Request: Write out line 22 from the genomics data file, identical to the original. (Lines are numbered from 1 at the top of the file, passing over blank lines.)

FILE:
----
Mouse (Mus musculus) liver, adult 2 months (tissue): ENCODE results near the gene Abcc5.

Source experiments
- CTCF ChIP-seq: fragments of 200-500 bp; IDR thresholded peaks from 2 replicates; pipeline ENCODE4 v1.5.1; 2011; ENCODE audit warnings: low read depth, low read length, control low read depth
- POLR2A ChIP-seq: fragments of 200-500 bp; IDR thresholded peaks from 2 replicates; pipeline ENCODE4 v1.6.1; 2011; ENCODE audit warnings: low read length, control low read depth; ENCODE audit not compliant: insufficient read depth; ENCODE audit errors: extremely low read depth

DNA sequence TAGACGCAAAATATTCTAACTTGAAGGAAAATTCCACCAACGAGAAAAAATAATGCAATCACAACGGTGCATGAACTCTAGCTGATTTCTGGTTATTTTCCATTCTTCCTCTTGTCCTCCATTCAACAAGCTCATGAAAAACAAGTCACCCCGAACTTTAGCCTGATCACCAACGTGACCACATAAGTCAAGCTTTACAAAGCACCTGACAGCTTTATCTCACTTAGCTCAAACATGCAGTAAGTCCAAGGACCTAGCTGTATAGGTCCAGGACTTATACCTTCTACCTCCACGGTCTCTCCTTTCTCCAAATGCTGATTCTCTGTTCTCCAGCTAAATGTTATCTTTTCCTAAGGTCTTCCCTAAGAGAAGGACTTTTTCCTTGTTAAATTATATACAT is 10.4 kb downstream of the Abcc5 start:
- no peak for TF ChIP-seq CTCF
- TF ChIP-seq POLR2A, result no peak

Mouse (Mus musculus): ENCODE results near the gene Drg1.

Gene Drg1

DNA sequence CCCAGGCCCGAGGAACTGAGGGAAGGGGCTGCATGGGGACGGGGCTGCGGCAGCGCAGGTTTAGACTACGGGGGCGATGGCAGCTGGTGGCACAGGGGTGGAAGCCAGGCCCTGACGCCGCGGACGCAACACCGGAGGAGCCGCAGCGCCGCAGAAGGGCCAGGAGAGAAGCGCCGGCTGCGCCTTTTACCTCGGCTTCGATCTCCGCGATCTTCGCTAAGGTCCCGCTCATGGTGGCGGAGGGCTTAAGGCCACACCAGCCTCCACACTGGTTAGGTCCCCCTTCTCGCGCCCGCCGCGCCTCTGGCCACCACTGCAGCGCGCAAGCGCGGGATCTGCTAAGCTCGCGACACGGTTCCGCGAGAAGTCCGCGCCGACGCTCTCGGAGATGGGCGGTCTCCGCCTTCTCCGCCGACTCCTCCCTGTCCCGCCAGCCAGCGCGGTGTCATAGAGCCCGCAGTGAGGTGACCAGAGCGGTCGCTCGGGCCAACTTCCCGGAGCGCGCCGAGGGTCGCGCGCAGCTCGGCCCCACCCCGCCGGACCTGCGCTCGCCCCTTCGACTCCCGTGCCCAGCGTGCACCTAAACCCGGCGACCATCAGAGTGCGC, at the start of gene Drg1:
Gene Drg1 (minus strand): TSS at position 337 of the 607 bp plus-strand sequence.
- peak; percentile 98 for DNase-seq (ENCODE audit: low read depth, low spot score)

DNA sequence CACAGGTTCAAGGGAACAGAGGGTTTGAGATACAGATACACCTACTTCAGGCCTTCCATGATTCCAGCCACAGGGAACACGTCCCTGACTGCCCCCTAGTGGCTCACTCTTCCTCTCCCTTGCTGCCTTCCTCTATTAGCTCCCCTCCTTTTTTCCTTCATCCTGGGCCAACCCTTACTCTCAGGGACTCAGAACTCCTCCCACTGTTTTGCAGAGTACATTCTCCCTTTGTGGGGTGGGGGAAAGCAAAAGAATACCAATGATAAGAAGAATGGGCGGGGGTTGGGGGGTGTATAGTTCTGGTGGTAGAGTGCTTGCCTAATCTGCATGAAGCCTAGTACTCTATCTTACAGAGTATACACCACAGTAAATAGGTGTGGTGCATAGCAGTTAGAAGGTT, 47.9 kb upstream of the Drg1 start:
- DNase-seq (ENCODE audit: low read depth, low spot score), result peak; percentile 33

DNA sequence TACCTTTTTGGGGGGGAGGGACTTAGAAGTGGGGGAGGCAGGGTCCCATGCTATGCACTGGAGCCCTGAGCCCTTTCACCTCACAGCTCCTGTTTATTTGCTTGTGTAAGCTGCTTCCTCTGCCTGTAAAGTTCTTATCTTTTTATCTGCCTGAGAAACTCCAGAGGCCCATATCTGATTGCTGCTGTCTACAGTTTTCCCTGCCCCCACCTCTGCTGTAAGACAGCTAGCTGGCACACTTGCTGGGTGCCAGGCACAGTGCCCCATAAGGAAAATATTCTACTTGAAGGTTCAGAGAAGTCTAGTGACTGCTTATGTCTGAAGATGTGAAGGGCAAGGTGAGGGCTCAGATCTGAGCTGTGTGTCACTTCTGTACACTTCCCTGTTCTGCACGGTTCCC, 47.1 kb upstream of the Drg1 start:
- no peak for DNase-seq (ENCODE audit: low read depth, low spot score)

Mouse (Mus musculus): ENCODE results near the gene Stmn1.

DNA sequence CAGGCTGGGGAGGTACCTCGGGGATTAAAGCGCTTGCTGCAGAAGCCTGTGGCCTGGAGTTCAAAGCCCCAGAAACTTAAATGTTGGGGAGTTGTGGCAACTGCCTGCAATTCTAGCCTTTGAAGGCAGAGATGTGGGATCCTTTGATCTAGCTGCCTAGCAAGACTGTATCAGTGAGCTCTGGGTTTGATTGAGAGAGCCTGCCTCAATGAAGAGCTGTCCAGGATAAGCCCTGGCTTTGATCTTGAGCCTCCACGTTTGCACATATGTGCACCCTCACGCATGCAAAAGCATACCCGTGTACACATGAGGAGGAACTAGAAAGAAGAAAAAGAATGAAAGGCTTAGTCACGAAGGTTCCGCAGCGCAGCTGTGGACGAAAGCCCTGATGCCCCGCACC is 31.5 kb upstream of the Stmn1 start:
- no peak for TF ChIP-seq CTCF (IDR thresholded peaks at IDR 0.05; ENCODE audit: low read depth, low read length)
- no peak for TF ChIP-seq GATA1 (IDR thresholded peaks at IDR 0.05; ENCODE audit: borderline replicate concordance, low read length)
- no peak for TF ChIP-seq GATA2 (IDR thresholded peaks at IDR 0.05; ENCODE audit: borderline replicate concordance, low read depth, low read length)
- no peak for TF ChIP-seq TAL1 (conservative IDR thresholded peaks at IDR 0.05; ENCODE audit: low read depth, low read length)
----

- no peak for TF ChIP-seq TAL1 (conservative IDR thresholded peaks at IDR 0.05; ENCODE audit: low read depth, low read length)